To my way of thinking, the current language seems straight forward (?). (And for the very short, borderline points, the pipe method would be definitive).
    I have to agree.


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    Member Erik in AK's Avatar
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    (anchskier) Thanks for your feedback.
    If I may address them
    1. A spike is a spike and doesn't have a width requirement. Any spike with a protrusion not meeting the definition of a point is still a spike.
    2. This is a valid point. Some points do have a wide parabolic arc and could be legal if measured 1" from the tip but illegal if measured from the base in a pure L vs W ratio.
    3. This is true but would benefit the hunter as it would tend to create a longer B axis.

    Going back to #2. How then do we tighten the definition? Or, put differently, How do we better eliminate the subjective interpretation of well meaning LEOs in the field?

    In the case of the other thread that bull was shot for meat, obviously, and that hunter has likely lost his. The spike/fork restriction was intended to protect "tweener" bulls (2.5 to 5.5 year olds). The bull in the pics is clearly a fork. Yes, there is some palmation but there is no legally definable 3rd point and the antler damage does not appear to be human caused. If there is no 3rd point and no brow tine then it's a fork. If either of the two forks doesn't meet the definition of a point then it's a spike in purely legal terms.
    If cave men had been trophy hunters the Wooly Mammoth would be alive today

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    Member Steven_JR's Avatar
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    Hypothetical question here:

    Is a large palmated antler with no brow palm and no points around the edges (think smooth edges all the way around) a spike?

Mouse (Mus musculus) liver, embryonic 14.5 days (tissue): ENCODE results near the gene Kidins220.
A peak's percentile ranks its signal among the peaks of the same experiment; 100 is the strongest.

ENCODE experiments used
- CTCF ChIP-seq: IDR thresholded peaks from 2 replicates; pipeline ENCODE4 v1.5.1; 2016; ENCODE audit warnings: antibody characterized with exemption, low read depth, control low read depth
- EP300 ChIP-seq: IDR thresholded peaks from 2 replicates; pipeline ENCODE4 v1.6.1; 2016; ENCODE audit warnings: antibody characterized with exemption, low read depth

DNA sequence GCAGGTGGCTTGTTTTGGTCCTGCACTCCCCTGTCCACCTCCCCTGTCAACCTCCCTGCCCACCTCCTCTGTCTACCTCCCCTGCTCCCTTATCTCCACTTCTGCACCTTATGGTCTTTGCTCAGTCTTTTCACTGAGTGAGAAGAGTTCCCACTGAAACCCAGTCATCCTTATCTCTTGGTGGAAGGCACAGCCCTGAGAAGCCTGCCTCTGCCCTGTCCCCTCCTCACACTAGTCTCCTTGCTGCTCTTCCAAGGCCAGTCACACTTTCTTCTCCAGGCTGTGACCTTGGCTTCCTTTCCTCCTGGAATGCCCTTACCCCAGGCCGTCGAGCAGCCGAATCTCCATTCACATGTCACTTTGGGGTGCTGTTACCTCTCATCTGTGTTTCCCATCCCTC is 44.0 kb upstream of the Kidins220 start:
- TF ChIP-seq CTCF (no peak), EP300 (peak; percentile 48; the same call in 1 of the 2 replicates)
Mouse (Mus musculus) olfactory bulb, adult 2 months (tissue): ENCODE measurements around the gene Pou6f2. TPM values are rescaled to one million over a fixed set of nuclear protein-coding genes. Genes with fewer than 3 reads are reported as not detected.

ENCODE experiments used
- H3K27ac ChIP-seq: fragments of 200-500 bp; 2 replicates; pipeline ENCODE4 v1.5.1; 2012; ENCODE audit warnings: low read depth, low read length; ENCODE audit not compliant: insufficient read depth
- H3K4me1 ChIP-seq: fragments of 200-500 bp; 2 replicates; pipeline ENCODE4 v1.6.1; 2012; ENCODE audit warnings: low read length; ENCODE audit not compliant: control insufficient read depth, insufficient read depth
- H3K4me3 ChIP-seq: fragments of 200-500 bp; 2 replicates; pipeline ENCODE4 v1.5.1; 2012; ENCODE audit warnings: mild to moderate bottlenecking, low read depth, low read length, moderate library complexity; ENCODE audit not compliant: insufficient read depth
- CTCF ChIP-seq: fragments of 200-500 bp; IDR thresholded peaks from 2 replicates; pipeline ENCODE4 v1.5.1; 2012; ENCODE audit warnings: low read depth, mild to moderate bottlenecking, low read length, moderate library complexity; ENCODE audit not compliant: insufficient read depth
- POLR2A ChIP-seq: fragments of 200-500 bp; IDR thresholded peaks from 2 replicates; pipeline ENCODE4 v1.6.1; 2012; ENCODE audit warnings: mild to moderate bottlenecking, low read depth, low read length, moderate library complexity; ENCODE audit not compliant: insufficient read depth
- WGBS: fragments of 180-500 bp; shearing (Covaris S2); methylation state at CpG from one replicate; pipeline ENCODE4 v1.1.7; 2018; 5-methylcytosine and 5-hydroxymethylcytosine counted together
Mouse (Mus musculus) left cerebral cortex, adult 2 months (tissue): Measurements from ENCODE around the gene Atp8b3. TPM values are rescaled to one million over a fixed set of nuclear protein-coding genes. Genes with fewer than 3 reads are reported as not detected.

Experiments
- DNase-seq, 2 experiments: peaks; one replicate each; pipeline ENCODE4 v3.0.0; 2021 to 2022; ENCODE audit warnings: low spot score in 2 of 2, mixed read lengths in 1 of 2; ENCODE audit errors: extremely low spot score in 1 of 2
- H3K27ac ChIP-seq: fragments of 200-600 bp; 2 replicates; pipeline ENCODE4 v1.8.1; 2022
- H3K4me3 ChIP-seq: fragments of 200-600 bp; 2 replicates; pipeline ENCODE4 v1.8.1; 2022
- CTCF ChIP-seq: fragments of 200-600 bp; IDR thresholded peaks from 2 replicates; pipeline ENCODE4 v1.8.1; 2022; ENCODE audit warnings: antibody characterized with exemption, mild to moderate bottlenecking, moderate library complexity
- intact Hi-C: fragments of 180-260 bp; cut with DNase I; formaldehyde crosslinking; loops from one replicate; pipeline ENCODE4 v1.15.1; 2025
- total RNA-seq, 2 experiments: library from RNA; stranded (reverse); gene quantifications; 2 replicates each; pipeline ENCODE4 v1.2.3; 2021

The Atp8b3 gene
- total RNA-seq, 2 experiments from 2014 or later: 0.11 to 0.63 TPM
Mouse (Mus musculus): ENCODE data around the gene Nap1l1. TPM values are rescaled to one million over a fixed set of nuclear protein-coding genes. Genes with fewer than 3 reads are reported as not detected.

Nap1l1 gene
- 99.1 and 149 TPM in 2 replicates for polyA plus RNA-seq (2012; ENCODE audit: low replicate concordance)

By the way I read the regulations, it has only one discernable 'point' (the entire palm) and would fall under the spike regulation (longer than one inch and longer than it is wide).

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    Member 4merguide's Avatar
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    Quote Originally Posted by Erik in AK View Post
    If either of the two forks doesn't meet the definition of a point then it's a spike in purely legal terms.
    I would think, seeing that none of the projections qualify as a point, that somewhere along there it has to start getting into the idea of it being just a palm, or making it palmated, which they say is "seldom" legal. We all know that, what I/we call a little "paddle" bull which has no discernable points is not legal. Yes, it's got one big projection sticking up there but they don't consider it a spike anymore.
    Sheep hunting...... the pain goes away, but the stupidity remains...!!!

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    Supporting Member iofthetaiga's Avatar
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    Quote Originally Posted by Erik in AK View Post
    1. A spike is a spike and doesn't have a width requirement. Any spike with a protrusion not meeting the definition of a point is still a spike.
    Not so quick:
    (B) "spike-fork antler" means an antler of a bull moose with only one or two tines; male calves are not spike-fork bulls

    40) "tine" or "point" means any antler projection that is at least one inch long, and that is longer than it is wide, measured one inch or more from the tip
    Quote Originally Posted by 4merguide View Post
    Yes, it's got one big projection sticking up there but they don't consider it a spike anymore.